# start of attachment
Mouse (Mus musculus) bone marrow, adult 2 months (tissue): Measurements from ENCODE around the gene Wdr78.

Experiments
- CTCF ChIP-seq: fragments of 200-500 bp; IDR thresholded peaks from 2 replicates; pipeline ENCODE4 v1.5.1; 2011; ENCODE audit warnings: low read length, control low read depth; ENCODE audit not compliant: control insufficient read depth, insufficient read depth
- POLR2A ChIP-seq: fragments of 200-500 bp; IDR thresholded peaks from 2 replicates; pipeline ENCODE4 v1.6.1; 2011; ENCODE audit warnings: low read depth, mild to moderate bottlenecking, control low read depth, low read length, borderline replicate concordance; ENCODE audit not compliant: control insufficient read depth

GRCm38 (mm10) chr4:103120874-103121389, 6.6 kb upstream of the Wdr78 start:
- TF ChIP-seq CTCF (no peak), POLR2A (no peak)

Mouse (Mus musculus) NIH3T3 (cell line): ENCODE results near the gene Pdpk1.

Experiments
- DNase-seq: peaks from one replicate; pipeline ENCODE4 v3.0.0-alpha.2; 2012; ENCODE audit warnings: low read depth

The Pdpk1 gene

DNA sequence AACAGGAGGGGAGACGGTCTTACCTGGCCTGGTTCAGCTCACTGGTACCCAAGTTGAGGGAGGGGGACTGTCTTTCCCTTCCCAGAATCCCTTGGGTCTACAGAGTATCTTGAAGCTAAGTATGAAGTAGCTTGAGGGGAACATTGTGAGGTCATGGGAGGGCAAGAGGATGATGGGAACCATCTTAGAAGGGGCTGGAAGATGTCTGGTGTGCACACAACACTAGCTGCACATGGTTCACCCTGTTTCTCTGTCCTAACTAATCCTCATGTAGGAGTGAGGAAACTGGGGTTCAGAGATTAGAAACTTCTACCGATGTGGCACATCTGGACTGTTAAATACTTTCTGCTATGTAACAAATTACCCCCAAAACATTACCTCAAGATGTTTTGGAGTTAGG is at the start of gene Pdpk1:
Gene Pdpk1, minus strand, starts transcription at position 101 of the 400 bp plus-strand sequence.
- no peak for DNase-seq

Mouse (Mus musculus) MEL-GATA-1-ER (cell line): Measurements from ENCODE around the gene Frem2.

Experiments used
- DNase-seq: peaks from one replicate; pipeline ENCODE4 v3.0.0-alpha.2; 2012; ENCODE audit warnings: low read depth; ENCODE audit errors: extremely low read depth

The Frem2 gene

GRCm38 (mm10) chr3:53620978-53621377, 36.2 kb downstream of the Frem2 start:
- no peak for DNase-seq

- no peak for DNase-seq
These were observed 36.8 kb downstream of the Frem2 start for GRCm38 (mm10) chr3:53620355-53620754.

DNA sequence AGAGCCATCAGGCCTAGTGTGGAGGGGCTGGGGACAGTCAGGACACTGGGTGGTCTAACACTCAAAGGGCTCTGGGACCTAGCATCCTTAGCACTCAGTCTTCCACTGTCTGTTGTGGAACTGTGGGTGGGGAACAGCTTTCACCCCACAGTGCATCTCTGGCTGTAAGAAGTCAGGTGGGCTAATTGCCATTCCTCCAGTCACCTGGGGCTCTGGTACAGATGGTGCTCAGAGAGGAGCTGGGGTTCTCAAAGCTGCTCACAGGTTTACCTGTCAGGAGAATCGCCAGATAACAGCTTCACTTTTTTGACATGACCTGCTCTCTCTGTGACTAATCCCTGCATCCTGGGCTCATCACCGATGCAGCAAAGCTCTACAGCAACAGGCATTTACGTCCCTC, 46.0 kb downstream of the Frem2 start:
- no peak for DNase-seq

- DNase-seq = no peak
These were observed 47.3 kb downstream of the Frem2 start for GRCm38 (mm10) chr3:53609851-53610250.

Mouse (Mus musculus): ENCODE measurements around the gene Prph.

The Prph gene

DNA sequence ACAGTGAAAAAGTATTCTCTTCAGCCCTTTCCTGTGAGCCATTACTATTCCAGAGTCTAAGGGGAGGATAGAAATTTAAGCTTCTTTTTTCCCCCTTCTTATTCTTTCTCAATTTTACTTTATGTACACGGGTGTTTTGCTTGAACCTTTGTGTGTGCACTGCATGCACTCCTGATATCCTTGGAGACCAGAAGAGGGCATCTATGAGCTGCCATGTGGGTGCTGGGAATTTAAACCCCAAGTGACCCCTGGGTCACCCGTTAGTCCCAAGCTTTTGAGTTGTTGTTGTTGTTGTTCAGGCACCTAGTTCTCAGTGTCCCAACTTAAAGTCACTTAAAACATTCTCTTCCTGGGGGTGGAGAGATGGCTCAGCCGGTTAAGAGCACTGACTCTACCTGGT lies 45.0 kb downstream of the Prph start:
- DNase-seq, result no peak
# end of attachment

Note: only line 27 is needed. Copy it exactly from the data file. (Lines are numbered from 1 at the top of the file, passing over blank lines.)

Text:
The Prph gene